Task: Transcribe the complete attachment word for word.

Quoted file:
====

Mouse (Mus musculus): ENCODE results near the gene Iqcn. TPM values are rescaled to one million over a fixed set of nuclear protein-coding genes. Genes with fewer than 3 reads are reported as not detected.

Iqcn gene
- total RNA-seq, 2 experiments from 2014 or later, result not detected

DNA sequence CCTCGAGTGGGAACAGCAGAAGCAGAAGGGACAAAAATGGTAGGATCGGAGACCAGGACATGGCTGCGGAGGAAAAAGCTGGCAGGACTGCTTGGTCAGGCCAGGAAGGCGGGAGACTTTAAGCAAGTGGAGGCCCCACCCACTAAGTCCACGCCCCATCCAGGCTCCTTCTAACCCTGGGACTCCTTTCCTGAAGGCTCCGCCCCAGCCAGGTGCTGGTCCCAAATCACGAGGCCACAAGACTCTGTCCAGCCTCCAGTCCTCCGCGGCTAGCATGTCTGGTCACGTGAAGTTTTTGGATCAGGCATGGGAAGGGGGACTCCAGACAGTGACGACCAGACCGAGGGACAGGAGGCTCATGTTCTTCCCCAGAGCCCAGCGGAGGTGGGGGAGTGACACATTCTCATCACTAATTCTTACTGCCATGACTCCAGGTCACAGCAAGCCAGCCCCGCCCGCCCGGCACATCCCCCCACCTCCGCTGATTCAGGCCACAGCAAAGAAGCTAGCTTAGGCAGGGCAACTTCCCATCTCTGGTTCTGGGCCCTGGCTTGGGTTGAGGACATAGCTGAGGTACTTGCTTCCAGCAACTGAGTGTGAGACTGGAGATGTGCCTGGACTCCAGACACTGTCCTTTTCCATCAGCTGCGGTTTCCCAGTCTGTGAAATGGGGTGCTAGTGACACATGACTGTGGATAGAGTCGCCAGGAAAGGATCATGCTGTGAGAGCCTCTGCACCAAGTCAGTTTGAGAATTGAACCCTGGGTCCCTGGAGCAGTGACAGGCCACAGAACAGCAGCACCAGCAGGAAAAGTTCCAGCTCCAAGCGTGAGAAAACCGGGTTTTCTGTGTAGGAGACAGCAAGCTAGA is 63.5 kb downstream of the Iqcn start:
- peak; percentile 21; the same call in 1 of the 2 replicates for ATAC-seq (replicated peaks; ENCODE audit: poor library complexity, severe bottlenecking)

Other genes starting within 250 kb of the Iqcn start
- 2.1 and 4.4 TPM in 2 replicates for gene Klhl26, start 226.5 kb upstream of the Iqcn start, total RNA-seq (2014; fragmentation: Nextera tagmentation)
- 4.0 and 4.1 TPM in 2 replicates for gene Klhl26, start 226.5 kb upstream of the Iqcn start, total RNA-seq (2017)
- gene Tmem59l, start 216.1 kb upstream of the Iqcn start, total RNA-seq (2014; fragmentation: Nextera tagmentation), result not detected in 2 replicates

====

Mouse (Mus musculus): ENCODE results near the gene Iqcn. TPM values are rescaled to one million over a fixed set of nuclear protein-coding genes. Genes with fewer than 3 reads are reported as not detected.

Iqcn gene
- total RNA-seq, 2 experiments from 2014 or later, result not detected

DNA sequence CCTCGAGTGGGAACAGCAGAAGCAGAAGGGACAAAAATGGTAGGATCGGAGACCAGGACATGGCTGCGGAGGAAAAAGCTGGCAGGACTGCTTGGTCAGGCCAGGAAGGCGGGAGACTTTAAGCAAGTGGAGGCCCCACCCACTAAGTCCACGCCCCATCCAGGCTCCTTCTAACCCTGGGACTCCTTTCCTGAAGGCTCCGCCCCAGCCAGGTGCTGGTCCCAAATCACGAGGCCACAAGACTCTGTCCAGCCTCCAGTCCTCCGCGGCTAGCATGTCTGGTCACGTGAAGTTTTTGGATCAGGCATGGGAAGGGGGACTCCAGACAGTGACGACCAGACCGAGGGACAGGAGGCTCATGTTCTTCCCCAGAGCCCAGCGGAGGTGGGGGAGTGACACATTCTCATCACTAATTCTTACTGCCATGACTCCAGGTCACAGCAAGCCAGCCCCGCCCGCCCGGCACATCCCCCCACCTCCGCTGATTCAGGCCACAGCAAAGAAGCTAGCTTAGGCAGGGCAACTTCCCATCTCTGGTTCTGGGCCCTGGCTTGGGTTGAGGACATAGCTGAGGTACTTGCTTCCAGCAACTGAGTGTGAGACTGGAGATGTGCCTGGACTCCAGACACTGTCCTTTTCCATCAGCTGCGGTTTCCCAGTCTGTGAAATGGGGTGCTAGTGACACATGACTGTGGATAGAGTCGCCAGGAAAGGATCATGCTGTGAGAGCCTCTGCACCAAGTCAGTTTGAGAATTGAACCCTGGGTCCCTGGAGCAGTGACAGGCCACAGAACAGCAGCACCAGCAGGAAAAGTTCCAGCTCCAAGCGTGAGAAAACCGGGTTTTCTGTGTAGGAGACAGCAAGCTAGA is 63.5 kb downstream of the Iqcn start:
- peak; percentile 21; the same call in 1 of the 2 replicates for ATAC-seq (replicated peaks; ENCODE audit: poor library complexity, severe bottlenecking)

Other genes starting within 250 kb of the Iqcn start
- 2.1 and 4.4 TPM in 2 replicates for gene Klhl26, start 226.5 kb upstream of the Iqcn start, total RNA-seq (2014; fragmentation: Nextera tagmentation)
- 4.0 and 4.1 TPM in 2 replicates for gene Klhl26, start 226.5 kb upstream of the Iqcn start, total RNA-seq (2017)
- gene Tmem59l, start 216.1 kb upstream of the Iqcn start, total RNA-seq (2014; fragmentation: Nextera tagmentation), result not detected in 2 replicates